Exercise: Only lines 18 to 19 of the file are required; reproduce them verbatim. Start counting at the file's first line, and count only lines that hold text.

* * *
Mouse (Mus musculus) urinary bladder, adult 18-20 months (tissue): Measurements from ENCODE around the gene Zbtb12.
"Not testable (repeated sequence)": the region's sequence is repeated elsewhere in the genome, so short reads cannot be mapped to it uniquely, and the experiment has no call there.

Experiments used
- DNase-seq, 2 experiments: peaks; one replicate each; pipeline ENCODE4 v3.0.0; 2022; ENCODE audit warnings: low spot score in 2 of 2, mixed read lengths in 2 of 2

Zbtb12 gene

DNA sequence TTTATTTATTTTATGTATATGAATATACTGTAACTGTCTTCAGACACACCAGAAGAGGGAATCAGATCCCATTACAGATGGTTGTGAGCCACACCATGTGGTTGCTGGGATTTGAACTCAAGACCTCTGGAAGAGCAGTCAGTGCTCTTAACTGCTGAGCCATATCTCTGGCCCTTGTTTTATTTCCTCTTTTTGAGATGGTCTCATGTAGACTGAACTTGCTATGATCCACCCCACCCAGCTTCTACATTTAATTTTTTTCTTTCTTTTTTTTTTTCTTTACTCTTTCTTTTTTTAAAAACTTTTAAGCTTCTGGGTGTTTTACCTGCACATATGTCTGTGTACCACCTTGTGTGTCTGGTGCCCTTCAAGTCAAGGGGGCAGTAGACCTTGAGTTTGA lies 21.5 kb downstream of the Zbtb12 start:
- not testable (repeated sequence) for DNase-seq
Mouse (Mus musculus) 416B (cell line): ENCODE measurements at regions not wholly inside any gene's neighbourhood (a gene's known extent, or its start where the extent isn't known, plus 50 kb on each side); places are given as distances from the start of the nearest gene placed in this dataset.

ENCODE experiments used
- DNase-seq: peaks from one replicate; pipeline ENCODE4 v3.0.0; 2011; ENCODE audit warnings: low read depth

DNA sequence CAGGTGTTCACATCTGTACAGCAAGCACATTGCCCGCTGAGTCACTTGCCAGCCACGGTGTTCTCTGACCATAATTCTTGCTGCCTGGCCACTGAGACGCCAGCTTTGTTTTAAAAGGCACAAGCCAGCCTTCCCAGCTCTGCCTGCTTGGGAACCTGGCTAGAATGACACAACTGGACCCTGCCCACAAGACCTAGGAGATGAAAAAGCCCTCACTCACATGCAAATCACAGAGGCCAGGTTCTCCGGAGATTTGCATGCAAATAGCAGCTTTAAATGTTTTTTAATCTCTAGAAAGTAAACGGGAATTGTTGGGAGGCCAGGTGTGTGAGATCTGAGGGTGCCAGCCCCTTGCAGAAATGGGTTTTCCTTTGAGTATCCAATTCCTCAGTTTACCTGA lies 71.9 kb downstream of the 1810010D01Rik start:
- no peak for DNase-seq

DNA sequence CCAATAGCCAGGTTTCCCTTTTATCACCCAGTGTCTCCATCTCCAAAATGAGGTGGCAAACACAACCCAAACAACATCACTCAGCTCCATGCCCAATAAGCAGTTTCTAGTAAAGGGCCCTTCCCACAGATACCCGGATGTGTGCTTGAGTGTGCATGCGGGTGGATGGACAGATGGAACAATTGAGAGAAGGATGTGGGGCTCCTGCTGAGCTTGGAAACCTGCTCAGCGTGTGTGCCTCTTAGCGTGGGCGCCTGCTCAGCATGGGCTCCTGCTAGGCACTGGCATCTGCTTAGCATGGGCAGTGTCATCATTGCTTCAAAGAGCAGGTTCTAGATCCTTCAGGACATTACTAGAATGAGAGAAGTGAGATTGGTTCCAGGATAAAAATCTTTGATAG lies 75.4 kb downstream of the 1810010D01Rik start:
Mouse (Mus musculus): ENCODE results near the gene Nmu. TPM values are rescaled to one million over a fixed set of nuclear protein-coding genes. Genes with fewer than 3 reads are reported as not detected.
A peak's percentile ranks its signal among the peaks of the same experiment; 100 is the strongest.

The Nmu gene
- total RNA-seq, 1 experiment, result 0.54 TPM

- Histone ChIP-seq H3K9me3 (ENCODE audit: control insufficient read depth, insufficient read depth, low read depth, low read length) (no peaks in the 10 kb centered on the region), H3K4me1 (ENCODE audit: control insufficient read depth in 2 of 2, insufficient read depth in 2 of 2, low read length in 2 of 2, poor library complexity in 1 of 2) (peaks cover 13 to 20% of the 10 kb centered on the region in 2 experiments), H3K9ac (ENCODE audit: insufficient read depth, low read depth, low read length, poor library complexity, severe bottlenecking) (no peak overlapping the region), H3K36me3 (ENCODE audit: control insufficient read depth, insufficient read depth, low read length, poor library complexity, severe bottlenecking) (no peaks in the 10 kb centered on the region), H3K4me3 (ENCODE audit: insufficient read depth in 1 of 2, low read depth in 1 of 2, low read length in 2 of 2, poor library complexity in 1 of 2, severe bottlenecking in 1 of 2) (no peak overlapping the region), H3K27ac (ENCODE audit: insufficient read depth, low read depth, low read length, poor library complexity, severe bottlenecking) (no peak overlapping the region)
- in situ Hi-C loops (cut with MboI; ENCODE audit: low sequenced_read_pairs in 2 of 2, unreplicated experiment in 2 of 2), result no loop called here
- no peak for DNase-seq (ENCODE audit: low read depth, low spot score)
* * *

- Histone ChIP-seq H3K9me3 (ENCODE audit: control insufficient read depth, insufficient read depth, low read depth, low read length) (no peaks in the 10 kb centered on the region), H3K4me1 (ENCODE audit: control insufficient read depth in 2 of 2, insufficient read depth in 2 of 2, low read length in 2 of 2, poor library complexity in 1 of 2) (peaks cover 13 to 20% of the 10 kb centered on the region in 2 experiments), H3K9ac (ENCODE audit: insufficient read depth, low read depth, low read length, poor library complexity, severe bottlenecking) (no peak overlapping the region), H3K36me3 (ENCODE audit: control insufficient read depth, insufficient read depth, low read length, poor library complexity, severe bottlenecking) (no peaks in the 10 kb centered on the region), H3K4me3 (ENCODE audit: insufficient read depth in 1 of 2, low read depth in 1 of 2, low read length in 2 of 2, poor library complexity in 1 of 2, severe bottlenecking in 1 of 2) (no peak overlapping the region), H3K27ac (ENCODE audit: insufficient read depth, low read depth, low read length, poor library complexity, severe bottlenecking) (no peak overlapping the region)
- in situ Hi-C loops (cut with MboI; ENCODE audit: low sequenced_read_pairs in 2 of 2, unreplicated experiment in 2 of 2), result no loop called here